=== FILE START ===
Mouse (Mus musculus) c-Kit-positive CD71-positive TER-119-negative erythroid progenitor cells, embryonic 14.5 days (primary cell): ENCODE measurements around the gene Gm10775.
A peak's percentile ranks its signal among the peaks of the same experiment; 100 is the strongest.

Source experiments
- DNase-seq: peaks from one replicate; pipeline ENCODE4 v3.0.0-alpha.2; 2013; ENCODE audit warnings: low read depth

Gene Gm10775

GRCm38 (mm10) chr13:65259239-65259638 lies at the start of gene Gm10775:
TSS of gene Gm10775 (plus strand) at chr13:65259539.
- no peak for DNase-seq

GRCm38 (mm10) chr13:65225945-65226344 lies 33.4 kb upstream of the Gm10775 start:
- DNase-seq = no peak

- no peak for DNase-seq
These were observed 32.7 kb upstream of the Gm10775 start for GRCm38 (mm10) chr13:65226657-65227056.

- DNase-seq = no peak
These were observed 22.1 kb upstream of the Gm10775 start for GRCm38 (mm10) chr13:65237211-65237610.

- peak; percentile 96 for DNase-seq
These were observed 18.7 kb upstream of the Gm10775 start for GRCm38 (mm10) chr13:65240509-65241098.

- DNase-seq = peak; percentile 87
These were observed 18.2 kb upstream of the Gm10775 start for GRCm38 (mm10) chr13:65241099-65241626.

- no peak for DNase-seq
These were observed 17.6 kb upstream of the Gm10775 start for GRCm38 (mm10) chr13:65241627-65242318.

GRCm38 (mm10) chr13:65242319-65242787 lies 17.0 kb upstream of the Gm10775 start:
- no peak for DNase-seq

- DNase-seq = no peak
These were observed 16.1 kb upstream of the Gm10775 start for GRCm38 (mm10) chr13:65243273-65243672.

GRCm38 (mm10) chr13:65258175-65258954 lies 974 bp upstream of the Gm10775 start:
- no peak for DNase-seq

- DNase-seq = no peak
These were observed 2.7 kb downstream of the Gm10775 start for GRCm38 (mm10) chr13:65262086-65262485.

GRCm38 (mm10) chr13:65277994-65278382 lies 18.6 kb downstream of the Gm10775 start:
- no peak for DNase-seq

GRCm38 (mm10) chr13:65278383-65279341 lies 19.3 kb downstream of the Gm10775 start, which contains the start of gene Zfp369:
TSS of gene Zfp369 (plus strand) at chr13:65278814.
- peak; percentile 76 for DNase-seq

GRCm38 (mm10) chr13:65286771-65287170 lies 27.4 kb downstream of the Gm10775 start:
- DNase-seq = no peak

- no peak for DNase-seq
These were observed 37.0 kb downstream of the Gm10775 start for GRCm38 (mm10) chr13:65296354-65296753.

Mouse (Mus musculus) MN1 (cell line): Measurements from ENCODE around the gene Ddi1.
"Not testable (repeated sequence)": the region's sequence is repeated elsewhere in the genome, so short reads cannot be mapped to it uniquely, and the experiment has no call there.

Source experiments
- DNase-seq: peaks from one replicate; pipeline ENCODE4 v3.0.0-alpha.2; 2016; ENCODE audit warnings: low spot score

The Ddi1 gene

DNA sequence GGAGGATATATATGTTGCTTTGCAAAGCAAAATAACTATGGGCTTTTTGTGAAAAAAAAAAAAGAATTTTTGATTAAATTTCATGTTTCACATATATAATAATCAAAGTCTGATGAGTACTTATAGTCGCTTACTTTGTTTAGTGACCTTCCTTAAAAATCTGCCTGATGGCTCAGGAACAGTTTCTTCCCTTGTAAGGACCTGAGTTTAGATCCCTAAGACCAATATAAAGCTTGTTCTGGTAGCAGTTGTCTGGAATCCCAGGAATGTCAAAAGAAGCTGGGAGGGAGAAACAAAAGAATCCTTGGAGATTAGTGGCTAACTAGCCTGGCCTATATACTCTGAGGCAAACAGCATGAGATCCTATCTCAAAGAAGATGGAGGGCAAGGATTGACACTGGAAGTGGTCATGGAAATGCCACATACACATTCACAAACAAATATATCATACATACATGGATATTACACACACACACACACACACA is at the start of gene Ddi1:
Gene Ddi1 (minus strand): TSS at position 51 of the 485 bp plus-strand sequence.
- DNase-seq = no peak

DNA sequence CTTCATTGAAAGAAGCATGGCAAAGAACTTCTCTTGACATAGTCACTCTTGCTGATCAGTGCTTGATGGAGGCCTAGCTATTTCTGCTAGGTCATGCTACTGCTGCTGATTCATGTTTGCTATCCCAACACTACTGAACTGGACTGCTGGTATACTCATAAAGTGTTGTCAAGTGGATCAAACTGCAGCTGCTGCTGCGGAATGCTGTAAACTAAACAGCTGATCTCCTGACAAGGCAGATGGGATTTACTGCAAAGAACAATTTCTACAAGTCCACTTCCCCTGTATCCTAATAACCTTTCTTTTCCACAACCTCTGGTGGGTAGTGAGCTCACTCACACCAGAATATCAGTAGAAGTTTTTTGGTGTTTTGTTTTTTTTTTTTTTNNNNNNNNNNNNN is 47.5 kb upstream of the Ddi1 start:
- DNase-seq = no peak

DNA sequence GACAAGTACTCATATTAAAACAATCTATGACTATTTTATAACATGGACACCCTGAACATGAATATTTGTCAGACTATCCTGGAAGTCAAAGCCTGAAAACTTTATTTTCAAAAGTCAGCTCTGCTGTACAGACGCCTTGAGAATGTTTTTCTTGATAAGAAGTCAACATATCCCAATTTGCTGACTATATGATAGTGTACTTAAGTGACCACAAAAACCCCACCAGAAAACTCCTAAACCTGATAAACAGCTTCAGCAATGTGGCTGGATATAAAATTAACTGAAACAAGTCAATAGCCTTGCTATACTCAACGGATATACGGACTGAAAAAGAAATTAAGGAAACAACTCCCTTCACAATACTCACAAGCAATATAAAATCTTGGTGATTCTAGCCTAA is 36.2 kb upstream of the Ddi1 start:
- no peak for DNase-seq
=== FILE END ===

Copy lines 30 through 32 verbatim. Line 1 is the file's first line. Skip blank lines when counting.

- no peak for DNase-seq

GRCm38 (mm10) chr13:65278383-65279341 lies 19.3 kb downstream of the Gm10775 start, which contains the start of gene Zfp369:
TSS of gene Zfp369 (plus strand) at chr13:65278814.